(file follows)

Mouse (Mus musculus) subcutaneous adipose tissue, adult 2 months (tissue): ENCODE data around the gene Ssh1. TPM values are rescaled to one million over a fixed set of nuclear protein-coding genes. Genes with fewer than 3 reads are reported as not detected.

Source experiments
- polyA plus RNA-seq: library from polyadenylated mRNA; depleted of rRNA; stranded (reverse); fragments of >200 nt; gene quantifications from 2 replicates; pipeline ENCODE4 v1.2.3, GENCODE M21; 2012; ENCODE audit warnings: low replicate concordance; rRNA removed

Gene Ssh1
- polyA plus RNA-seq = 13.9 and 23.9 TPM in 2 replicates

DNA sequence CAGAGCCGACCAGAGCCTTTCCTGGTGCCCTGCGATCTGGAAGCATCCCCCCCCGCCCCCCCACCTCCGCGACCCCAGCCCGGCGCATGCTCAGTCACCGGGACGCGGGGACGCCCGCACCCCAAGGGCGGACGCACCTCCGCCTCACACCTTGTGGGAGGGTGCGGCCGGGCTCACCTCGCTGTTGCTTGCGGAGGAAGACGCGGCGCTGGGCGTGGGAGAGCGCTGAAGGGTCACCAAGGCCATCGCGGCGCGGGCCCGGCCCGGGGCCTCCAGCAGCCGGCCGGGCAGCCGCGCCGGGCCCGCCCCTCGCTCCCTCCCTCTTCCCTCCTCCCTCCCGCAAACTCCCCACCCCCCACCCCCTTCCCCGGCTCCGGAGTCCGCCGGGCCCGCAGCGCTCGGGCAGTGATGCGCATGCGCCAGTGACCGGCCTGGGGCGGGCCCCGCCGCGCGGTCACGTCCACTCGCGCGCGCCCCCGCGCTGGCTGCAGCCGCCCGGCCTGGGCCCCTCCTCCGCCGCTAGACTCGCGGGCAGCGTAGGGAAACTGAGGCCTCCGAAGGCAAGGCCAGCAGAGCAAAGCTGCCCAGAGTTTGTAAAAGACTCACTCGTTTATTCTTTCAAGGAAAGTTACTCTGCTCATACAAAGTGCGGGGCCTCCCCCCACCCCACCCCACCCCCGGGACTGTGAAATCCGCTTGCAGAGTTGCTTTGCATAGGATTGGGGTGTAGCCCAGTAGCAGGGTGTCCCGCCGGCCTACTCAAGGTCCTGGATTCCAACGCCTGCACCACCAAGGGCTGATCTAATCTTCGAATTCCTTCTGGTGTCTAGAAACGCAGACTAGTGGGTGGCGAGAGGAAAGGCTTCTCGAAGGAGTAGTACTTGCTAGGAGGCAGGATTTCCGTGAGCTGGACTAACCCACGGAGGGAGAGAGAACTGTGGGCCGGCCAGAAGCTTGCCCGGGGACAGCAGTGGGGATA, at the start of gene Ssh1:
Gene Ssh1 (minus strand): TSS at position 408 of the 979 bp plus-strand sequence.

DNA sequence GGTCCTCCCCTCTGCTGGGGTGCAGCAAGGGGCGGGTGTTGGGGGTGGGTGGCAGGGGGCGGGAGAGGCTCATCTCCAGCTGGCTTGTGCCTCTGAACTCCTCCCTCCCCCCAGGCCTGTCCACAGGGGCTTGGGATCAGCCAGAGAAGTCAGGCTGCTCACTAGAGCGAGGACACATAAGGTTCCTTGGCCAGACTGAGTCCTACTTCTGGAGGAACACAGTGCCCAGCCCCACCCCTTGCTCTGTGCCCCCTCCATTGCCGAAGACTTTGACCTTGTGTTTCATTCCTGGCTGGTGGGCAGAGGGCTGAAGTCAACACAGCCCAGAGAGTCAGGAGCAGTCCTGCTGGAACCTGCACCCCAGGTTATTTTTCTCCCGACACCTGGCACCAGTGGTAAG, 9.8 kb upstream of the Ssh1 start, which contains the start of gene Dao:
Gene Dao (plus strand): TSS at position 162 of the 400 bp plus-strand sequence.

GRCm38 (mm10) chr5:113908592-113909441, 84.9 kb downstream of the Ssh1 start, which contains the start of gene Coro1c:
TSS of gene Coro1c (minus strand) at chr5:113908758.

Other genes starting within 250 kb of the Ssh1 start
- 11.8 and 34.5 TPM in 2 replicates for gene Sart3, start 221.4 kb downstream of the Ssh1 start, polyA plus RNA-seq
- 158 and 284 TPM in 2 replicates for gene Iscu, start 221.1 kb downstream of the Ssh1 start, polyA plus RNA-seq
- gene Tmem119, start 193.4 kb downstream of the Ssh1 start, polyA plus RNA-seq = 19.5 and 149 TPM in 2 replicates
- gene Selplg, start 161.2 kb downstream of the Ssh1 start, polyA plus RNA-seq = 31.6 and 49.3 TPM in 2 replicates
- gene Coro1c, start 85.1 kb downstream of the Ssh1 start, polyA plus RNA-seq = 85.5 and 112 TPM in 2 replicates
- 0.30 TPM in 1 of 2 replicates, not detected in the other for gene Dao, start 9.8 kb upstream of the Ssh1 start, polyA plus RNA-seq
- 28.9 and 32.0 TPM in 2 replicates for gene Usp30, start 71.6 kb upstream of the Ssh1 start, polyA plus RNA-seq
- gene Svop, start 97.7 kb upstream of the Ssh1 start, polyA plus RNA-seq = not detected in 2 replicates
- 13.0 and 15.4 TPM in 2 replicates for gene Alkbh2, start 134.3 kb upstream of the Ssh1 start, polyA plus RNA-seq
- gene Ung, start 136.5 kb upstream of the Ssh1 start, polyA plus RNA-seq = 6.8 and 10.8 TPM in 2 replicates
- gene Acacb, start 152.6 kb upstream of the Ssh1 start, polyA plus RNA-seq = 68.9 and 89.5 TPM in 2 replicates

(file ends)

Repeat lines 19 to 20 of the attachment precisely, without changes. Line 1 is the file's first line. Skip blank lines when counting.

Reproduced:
- 28.9 and 32.0 TPM in 2 replicates for gene Usp30, start 71.6 kb upstream of the Ssh1 start, polyA plus RNA-seq
- gene Svop, start 97.7 kb upstream of the Ssh1 start, polyA plus RNA-seq = not detected in 2 replicates